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drag

5 definitions found

From The Collaborative International Dictionary of English v.0.48 [gcide]:

Drag \Drag\, noun [See 3d {Dredge}.] A confection; a comfit; a drug. [Obs.] --Chaucer.

From The Collaborative International Dictionary of English v.0.48 [gcide]:

Drag \Drag\, verb (used with an object) [imp. & p. p. {Dragged}; p. pr. & vb. n. {Dragging}.] [OE. draggen; akin to Sw. dragga to search with a grapnel, fr. dragg grapnel, fr. draga to draw, the same word as E. draw. ? See {Draw}.]

1. To draw slowly or heavily onward; to pull along the ground by main force; to haul; to trail; -- applied to drawing heavy or resisting bodies or those inapt for drawing, with labor, along the ground or other surface; as, to drag stone or timber; to drag a net in fishing.

Dragged by the cords which through his feet were thrust. --Denham.

The grossness of his nature will have weight to drag thee down. --Tennyson.

A needless Alexandrine ends the song That, like a wounded snake, drags its slow length along. --Pope.

2. To break, as land, by drawing a drag or harrow over it; to harrow; to draw a drag along the bottom of, as a stream or other water; hence, to search, as by means of a drag.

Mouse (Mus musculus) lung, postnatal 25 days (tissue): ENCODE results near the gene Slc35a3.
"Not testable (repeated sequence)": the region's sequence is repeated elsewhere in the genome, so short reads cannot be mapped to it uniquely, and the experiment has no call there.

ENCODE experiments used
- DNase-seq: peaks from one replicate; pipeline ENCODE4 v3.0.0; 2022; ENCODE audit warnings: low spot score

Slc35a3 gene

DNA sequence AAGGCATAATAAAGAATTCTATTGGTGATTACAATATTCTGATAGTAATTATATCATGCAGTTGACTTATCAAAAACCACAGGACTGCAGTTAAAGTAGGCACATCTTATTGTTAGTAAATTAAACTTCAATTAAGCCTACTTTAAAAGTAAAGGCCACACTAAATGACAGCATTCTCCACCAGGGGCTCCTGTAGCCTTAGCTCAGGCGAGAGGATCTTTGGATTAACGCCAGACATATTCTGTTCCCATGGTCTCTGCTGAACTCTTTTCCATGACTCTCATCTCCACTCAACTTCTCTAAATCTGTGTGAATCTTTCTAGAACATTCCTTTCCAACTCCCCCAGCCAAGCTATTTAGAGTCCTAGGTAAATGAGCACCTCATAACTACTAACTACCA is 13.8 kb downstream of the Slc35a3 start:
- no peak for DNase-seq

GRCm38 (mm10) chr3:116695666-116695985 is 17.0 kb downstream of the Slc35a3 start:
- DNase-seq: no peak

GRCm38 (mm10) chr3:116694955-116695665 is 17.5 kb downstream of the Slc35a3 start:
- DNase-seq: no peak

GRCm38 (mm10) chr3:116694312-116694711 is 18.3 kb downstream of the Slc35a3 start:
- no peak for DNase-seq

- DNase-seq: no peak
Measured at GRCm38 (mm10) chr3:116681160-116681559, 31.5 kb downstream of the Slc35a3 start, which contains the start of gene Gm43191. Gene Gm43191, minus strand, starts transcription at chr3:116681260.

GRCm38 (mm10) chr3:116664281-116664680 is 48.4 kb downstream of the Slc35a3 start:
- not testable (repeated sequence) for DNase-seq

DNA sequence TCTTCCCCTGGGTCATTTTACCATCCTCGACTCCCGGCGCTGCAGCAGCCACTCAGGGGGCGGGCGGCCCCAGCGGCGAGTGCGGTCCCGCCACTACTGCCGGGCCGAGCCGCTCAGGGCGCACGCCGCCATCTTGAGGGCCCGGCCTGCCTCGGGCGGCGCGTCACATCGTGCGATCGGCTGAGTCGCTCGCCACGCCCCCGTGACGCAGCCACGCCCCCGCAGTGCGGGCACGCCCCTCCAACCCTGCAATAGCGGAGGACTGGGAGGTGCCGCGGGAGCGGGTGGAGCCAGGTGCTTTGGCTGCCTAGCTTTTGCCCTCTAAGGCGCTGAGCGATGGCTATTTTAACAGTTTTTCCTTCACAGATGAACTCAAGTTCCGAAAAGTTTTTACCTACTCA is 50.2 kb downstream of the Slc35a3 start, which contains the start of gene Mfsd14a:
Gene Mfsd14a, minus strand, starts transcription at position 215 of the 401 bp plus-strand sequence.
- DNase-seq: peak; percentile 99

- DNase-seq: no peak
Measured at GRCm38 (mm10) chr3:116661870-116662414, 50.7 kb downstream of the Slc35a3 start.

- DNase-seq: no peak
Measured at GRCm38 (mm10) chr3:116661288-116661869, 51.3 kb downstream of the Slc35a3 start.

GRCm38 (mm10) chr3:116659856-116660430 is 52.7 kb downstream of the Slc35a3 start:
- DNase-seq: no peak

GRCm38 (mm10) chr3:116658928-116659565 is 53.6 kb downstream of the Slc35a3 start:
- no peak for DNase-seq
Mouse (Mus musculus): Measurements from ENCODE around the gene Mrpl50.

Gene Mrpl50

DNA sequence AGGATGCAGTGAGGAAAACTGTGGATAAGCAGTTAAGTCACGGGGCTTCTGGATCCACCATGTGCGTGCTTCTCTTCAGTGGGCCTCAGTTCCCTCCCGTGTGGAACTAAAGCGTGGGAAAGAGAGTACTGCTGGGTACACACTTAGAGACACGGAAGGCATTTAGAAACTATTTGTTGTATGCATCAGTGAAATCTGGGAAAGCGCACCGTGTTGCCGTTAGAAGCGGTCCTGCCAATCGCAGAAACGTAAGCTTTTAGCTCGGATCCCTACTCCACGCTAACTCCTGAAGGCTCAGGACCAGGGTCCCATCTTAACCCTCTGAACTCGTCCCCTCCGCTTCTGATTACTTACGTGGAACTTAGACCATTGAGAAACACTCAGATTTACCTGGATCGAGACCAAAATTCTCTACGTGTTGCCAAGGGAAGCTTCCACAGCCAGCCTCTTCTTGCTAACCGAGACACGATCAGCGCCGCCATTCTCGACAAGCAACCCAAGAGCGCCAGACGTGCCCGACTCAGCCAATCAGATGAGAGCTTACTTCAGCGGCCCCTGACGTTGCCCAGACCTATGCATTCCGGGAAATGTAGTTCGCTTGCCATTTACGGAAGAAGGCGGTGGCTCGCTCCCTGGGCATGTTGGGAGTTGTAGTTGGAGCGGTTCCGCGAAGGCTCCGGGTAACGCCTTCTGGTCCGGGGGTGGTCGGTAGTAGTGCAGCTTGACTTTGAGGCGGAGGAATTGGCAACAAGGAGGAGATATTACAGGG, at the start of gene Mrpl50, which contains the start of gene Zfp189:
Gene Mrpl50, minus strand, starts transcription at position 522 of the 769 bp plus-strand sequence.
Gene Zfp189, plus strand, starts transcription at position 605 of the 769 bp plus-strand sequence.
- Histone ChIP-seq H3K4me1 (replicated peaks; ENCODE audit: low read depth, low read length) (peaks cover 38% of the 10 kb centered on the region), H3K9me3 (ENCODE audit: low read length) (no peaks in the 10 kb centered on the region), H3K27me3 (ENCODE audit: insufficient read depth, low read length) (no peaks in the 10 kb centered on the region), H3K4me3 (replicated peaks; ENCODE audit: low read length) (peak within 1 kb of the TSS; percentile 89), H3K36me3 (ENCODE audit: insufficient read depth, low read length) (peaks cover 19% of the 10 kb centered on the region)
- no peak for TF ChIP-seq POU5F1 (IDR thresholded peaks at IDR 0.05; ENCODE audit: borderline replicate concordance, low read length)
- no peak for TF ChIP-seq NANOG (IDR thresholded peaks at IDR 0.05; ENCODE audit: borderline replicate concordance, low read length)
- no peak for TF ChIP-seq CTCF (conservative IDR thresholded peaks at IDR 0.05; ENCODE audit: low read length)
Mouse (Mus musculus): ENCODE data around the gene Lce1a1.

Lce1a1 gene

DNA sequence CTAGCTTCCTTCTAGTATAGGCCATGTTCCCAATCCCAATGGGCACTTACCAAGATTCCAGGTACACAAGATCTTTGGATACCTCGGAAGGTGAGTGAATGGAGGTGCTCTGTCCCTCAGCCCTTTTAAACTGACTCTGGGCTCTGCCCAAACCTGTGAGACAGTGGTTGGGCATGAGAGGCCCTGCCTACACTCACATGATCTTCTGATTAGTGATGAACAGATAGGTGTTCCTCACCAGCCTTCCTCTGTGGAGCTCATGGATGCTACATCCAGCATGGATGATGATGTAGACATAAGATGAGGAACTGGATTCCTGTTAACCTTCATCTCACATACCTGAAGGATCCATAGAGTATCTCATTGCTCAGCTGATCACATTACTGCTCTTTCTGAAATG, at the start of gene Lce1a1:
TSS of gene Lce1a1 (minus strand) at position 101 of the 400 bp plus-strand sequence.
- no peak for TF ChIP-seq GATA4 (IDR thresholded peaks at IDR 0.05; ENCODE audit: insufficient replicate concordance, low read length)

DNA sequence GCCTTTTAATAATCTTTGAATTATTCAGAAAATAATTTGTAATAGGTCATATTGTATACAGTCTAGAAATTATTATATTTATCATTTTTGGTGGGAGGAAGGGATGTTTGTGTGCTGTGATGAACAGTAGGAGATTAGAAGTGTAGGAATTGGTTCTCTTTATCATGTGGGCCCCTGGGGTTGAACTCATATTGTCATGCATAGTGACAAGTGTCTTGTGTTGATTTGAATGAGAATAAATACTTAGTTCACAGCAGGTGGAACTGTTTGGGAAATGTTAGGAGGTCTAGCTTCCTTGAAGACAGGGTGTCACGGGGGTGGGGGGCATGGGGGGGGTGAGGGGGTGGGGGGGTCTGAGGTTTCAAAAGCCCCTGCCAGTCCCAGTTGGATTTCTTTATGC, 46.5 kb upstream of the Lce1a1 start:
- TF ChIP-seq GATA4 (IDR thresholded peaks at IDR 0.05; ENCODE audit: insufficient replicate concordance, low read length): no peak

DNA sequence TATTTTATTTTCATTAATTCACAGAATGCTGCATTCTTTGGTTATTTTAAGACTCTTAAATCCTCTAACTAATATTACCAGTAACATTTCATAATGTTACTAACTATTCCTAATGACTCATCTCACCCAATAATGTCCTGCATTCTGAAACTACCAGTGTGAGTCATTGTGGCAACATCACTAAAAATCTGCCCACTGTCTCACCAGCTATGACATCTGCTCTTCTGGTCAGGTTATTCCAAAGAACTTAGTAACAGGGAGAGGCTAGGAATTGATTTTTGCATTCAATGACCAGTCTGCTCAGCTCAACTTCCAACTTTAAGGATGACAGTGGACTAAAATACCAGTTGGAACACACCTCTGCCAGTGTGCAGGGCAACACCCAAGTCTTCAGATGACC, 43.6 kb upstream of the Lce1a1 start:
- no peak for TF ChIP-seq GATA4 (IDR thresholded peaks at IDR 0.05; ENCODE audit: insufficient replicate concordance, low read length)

Then while I dragged my brains for such a song. --Tennyson.

3. To draw along, as something burdensome; hence, to pass in pain or with difficulty.

Have dragged a lingering life. -- Dryden.

{To drag an anchor} (Naut.), to trail it along the bottom when the anchor will not hold the ship.

Syn: See {Draw}.

From The Collaborative International Dictionary of English v.0.48 [gcide]:

Drag \Drag\, verb (used without an object)

1. To be drawn along, as a rope or dress, on the ground; to trail; to be moved onward along the ground, or along the bottom of the sea, as an anchor that does not hold.

2. To move onward heavily, laboriously, or slowly; to advance with weary effort; to go on lingeringly.

The day drags through, though storms keep out the sun. --Byron.

Long, open panegyric drags at best. -- Gay.

3. To serve as a clog or hindrance; to hold back.

A propeller is said to drag when the sails urge the vessel faster than the revolutions of the screw can propel her. --Russell.

4. To fish with a dragnet.

From The Collaborative International Dictionary of English v.0.48 [gcide]:

Drag \Drag\, noun [See {Drag}, verb (used with an object), and cf. {Dray} a cart, and 1st {Dredge}.]

1. The act of dragging; anything which is dragged.

2. A net, or an apparatus, to be drawn along the bottom under water, as in fishing, searching for drowned persons, etc.

3. A kind of sledge for conveying heavy bodies; also, a kind of low car or handcart; as, a stone drag.

4. A heavy coach with seats on top; also, a heavy carriage. [Collog.] --Thackeray.

5. A heavy harrow, for breaking up ground.

6. (a) Anything towed in the water to retard a ship's progress, or to keep her head up to the wind; esp., a canvas bag with a hooped mouth, so used. See {Drag sail} (below). (b) Also, a skid or shoe, for retarding the motion of a carriage wheel. (c) Hence, anything that retards; a clog; an obstacle to progress or enjoyment.